I've had the card in my collection for a few years and I'd never noticed the railway line. That's one of the reasons why I like the old cards so much. Each time I look at them there's something I haven't spotted before. I agree with you Sentinel S4. It is a great picture.

Offline Sentinel S4

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Re: Muster Station
« Reply #11 on: October 23, 2011, 20:39:55 »
Hi mikeb. I don't know the geography of the dockyard well, at all if truth be known, I only know it on the ground from visiting the preserved remenant. I had thought the young lady was just crossing part of the internal network but it is nice to know that she is crossing the 'main line'. Thanks for the heads up on the detail. The postcard has so much life in it I am astounded, you can see the hopes and fears of the workforce, the ships in the back ground................. There is so much going on and so much now lost. S4.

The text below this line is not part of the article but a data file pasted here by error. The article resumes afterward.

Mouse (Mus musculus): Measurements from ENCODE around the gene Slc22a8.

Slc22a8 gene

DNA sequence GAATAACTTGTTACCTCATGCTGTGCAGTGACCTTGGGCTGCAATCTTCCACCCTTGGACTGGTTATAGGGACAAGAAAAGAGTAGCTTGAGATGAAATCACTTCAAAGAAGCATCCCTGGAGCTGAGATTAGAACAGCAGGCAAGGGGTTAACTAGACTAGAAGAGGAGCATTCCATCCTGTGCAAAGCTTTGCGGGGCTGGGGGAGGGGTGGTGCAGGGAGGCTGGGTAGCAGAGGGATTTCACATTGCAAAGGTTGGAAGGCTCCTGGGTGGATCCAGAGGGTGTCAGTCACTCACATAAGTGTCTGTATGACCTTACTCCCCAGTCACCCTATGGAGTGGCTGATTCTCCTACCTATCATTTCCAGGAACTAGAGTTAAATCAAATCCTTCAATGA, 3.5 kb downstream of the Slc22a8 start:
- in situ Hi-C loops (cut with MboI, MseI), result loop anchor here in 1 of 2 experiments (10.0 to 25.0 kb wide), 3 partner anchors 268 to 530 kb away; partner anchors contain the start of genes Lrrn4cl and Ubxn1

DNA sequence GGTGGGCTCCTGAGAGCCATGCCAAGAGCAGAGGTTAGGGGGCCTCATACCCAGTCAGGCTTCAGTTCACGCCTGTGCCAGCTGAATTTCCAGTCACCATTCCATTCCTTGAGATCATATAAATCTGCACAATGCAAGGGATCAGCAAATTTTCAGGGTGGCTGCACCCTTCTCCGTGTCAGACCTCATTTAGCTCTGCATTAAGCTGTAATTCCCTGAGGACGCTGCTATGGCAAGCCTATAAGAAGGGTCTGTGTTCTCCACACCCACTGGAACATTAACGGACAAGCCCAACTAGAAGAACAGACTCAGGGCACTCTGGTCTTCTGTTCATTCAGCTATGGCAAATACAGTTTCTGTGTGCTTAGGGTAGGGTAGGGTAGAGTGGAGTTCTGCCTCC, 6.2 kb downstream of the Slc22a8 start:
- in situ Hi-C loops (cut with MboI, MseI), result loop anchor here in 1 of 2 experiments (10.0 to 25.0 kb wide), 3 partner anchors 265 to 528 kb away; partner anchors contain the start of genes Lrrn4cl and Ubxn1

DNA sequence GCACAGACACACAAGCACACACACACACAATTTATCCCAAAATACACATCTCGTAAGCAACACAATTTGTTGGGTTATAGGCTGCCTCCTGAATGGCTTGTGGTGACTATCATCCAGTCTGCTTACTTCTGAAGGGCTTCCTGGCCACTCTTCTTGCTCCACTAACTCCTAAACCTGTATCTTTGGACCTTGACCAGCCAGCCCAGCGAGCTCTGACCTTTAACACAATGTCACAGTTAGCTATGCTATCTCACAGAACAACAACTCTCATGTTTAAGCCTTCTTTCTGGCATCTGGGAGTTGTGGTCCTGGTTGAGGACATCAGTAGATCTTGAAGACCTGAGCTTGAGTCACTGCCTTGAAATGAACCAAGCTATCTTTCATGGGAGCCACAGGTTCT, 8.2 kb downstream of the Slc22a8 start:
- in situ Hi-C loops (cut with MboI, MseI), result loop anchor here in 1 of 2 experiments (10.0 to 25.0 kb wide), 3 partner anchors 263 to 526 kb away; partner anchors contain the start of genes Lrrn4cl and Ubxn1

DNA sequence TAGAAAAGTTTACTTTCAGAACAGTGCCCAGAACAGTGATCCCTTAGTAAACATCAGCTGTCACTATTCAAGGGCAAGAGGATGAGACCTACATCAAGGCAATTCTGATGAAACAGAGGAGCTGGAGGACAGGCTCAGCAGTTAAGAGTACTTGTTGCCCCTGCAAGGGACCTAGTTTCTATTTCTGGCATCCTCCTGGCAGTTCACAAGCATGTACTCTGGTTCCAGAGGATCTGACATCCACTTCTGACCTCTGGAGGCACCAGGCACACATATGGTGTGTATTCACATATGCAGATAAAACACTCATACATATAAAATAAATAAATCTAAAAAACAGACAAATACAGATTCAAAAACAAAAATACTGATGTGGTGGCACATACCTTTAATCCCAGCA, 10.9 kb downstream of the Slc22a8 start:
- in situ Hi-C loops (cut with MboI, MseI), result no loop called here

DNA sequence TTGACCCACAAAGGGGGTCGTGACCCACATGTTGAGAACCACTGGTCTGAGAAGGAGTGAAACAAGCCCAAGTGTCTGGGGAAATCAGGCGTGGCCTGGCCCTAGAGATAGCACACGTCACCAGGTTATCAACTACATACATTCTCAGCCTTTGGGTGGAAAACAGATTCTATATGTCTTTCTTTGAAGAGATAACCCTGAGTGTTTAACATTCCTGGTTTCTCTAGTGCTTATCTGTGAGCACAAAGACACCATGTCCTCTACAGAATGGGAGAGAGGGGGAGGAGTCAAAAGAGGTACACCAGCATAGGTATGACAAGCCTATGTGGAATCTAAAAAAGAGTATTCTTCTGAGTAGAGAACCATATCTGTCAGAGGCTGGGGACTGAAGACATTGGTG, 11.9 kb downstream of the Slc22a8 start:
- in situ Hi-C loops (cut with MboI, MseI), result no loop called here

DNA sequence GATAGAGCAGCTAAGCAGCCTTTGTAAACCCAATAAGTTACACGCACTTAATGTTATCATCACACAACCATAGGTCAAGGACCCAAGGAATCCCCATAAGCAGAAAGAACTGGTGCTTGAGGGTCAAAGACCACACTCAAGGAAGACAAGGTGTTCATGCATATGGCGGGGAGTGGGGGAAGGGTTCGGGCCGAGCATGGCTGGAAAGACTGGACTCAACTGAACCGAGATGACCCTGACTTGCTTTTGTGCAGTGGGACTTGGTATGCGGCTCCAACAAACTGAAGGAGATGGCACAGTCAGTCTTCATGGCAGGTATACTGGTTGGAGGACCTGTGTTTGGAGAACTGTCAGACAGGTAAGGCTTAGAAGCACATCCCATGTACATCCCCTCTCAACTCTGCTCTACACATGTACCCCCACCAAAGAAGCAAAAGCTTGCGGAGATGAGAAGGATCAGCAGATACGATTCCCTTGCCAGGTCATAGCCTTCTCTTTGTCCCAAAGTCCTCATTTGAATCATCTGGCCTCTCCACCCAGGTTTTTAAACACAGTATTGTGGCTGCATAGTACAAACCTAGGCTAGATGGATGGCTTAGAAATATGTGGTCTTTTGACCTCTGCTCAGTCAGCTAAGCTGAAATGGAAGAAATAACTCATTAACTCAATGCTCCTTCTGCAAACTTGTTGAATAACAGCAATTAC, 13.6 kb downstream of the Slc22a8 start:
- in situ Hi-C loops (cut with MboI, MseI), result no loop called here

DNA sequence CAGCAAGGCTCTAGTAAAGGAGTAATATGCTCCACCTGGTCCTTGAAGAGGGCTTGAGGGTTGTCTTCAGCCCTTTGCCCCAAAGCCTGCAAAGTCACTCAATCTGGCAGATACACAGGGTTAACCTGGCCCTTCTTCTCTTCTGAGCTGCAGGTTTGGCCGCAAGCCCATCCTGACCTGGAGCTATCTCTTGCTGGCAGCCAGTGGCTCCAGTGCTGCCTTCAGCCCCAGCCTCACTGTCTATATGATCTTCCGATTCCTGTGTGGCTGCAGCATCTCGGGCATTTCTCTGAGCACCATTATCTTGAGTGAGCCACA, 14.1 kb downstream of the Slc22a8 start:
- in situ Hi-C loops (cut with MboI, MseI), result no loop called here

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Offline mikeb

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Re: Muster Station
« Reply #10 on: October 23, 2011, 20:19:04 »
Sentinel S4, hi.
We have exchanged notes re-the Dockyard Railway Branch, well, bear with me here, but the Muster Station in the postcard was just in side Old Pembroke Gate and opposite the Main Canteen. The young girl in the post card referred to is actually crossing the rail line from the exchange sidings into the Dockyard proper. A bit tenuous I know but an interesting link with previous posts perhaps.

Offline Sentinel S4

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Re: Muster Station
« Reply #9 on: October 23, 2011, 18:38:20 »
Thank you davidt, it is nice to be close to right on a date. I said 1900-18 and your card falls in the middle. I still think it is a great pic full of social action and history. S4.
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davidt

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Re: Muster Station
« Reply #8 on: October 23, 2011, 17:47:27 »
Re the date of the card, the 'golden age' of postcards was from around 1902 to the end of the first world war so you'll find the majority of the old cards are from that time. I happen to have the same card in my collection and it's dated 15/02/1908, so even older than originally suspected.

Offline mikeb

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Re: Muster Station
« Reply #7 on: October 23, 2011, 11:07:51 »